On the 5th July 1943, the Wehrmacht launched Operation Citadel. Attacking with a force of 3,000 tanks and assault guns, the Germans faced a well dug-in force of more than 3,900 Soviet tanks, with another 1,500 tanks in reserve. The tanks advanced with as many as 50 vehicles packed together per kilometre of line. What followed was the largest tank battle the world has ever seen, with both sides suffering heavy casualties. On the 11th July, three SS divisions attempted to break through the Soviet lines. Facing them were the newly-deployed Soviet 5th Guards Tanks Army. It was the Germans'last chance for a potential breakthrough on the Eastern Front. The battle raged all day, with German attack followed by Soviet counterattack. By nightfall the Germans had lost more than 300 tanks and the 5th Guards Tanks Army 50 percent of their strength. Despite their heavy losses, the Soviet defenders had achieved their aim: the German attack had been halted and all hope of their regaining the initiative lost. 5th Guards Tank Army at Kursk has an eight-page gatefold depicting one of the brigades from the Soviet 5th Guards Tank Army in an innovative and fresh manner. This brigade is shown in battle deployment, with reconnaissance units, advance companies, the main body, the brigade command section, plus all the supporting engineers, signallers and artillery to provide a visual guide to exactly how many tanks and other armoured vehicles were advancing on the 11th July. The book itself is broken down by these sections, looking at each component part of the brigade in turn, their structure, equipment and what they did on 11th July.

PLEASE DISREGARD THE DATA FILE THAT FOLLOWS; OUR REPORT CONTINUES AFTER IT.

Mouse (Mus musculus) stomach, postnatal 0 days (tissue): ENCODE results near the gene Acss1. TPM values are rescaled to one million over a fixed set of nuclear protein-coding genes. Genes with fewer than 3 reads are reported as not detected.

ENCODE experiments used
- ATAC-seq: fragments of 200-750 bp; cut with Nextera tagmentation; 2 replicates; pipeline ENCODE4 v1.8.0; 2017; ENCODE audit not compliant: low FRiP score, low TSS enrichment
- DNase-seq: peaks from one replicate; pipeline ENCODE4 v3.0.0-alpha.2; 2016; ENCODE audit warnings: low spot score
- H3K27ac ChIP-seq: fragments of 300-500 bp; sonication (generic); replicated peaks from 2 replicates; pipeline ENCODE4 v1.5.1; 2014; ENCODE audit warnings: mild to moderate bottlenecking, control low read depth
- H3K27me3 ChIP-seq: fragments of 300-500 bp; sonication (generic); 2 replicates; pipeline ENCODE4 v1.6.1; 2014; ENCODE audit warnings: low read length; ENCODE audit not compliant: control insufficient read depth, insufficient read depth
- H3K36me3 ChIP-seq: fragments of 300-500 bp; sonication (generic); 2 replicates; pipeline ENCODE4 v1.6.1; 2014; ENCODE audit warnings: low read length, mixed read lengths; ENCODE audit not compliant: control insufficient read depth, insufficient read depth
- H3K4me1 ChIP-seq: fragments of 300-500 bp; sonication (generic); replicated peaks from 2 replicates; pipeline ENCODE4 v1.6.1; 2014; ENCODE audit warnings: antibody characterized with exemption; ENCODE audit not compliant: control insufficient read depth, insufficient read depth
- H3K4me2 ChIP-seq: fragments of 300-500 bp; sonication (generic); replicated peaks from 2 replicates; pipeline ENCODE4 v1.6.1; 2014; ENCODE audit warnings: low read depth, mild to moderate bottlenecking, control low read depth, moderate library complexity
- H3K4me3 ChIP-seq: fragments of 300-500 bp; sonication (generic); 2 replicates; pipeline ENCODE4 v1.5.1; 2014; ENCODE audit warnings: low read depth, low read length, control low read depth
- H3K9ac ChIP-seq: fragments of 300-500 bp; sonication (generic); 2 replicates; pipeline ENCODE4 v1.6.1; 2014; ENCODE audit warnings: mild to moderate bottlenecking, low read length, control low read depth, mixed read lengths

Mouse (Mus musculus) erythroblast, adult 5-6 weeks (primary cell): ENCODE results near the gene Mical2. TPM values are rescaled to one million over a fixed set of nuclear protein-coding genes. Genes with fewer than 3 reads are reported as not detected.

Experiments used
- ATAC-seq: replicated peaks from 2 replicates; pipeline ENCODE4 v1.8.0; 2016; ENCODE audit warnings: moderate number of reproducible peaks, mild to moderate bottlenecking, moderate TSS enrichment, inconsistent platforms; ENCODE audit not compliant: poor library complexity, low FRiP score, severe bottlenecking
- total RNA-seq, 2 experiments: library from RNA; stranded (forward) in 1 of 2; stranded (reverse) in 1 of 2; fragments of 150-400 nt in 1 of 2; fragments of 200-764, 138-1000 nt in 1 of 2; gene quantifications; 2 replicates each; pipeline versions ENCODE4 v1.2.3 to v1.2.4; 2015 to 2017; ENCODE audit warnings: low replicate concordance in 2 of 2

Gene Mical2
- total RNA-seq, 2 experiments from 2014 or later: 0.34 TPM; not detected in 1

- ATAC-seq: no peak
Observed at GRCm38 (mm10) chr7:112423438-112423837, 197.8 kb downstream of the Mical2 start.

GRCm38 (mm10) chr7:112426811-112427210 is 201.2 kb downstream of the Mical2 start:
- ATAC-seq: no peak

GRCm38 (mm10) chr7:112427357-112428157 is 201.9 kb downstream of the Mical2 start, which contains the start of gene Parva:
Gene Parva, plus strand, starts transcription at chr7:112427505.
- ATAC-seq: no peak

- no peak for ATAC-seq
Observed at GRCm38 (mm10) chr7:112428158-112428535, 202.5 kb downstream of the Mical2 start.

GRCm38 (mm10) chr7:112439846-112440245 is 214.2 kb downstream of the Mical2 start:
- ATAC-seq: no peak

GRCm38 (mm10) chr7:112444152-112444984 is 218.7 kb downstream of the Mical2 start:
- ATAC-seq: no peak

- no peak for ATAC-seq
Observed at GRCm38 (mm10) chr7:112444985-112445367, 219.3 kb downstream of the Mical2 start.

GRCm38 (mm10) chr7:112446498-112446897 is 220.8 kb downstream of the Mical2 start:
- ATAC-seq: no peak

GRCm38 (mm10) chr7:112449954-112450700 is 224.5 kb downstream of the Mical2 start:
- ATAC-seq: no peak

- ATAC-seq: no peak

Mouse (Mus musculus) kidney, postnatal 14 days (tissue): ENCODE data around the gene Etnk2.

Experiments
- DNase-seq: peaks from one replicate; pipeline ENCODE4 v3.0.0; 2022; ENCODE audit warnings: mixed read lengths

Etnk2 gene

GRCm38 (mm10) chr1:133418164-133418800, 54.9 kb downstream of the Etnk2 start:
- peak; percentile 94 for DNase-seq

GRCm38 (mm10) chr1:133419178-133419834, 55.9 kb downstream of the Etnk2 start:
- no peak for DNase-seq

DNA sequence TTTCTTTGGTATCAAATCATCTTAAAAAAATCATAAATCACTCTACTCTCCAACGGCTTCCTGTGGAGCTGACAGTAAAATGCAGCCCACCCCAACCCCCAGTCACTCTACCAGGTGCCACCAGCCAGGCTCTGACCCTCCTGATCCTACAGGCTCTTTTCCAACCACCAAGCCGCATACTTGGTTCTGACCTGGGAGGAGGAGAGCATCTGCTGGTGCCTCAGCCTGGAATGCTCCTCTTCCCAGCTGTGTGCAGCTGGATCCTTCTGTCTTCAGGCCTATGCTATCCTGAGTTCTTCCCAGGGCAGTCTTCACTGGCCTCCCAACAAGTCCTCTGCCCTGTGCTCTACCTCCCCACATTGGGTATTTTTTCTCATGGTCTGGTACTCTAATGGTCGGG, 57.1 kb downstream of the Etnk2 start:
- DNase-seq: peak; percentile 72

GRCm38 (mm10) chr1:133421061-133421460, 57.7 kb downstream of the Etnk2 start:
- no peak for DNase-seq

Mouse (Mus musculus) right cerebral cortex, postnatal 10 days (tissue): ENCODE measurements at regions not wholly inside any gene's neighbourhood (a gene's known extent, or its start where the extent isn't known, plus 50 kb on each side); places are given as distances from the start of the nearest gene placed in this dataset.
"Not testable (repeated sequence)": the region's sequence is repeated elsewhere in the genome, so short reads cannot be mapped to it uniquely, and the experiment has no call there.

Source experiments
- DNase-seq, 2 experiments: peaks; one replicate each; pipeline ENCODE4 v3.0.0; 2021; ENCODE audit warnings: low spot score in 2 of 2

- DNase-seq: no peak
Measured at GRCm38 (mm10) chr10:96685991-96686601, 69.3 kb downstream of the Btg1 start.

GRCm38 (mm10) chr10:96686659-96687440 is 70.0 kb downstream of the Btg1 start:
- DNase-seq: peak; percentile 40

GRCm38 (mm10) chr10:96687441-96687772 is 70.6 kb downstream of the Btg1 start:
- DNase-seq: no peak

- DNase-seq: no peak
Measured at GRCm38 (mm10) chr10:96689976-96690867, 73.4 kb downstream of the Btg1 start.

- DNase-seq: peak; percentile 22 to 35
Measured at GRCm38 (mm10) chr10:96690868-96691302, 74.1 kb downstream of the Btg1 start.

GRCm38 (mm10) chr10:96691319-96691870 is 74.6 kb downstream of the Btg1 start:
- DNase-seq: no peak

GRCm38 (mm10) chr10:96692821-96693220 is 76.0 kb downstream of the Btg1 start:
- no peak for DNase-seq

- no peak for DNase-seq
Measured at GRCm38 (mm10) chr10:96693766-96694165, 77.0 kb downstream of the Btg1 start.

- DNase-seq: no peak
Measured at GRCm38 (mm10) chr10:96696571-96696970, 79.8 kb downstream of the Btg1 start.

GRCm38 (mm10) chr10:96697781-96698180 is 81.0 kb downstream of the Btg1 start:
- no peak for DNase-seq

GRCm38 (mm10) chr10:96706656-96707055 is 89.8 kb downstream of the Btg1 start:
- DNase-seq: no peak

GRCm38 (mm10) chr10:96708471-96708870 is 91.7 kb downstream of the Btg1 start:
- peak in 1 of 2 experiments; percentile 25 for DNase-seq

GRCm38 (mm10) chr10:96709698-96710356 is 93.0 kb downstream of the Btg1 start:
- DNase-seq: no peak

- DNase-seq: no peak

AUTHOR: David Porter has had a life-long interest in military history, particularly armoured warfare and AFV technology. Since leaving the British Ministry of Defence in 2006 after 29 years' service, he has worked on a number of research projects. In recent years David has contributed articles and book reviews to the BBC History Magazine, the British Army Review and the Royal Engineers Journal. Since 1997, he has tutored military history leisure courses at Bath University, Dillington House and other further education centres.